I want to connect a loading cell to the computer via USB port. The recommended excitation voltage of the load cell is 10V, and USB output is 5V.

The current through the load cell is about 20mA at 10V. Is it safe to just make serial connection of 2 USB ports to get in sum 10V from them?
I suppose that it would draw 40 mA at 5V from each USB port which is far below maximum USB specification of 500mA.

If not, maybe there is some very simple electrical scheme to convert 5V DC to 10V DC so that it can be connected to a single port?

  • 2
    Note that the maximum draw from unenumerated USB devices should be no more than 100mA regardless. – Ignacio Vazquez-Abrams May 26 '13 at 9:48
  • @BartoNaz You do realize that the load cell voltages have to be converted to digital values before they can be transmitted over the USB with the appropriate protocol, right? Unless you already have a component in your system which does that, abandon all hope of very simple scheme. – Nick Alexeev May 26 '13 at 17:17
  • Yes, of course I understand that. I don't have one, but I plan to do it myself based on AVR microprocessor. But I suspect that I'll also need some signal amplifier for the output as well... – BartoNaz May 26 '13 at 19:52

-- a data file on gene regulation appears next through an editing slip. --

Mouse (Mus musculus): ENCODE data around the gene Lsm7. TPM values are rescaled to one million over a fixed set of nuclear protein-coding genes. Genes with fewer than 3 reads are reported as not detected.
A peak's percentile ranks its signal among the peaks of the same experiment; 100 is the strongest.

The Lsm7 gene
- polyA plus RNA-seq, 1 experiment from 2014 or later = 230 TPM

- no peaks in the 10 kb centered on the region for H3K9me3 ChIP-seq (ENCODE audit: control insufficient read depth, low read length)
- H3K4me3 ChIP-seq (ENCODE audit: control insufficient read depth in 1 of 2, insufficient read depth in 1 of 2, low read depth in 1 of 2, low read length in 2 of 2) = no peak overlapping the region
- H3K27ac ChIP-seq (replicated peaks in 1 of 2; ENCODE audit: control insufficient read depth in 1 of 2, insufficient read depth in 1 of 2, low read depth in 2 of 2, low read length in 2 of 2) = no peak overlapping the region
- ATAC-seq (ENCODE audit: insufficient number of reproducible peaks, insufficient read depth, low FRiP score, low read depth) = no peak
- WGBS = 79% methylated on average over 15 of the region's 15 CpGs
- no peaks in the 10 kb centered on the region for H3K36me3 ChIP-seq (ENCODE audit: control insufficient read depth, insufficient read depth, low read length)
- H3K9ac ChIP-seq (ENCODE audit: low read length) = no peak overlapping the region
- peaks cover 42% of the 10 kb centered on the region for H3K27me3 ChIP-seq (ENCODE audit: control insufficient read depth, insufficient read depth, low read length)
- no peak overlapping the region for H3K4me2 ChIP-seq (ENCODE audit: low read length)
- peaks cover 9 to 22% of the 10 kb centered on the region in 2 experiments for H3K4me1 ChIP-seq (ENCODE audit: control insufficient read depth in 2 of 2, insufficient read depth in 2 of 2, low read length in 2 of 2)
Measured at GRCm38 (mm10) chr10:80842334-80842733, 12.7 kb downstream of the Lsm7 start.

up vote 12 down vote accepted

You cannot connect two USB ports in series to obtain a higher supply voltage. You will short out the PC's power supply and although USB is specified with protection for a similar situation, many motherboards do not implement that. This means you'll short the power supply and if you are lucky you PC will restart fine after removing the short circuit.

As an alternative look for a step up / buck / boost converter. These are available from many webshops/ebay for couple Dollars/Euro's and do exactly what you want: input voltage eg. 5V and output voltage most of the time adjustable.

Here is a random example of what I mean.

  • Thank a lot. I didn't think they are so cheap. As far as I know, such converters work in cycles. Is output voltage stable in such converters, without pulses? – BartoNaz May 26 '13 at 9:55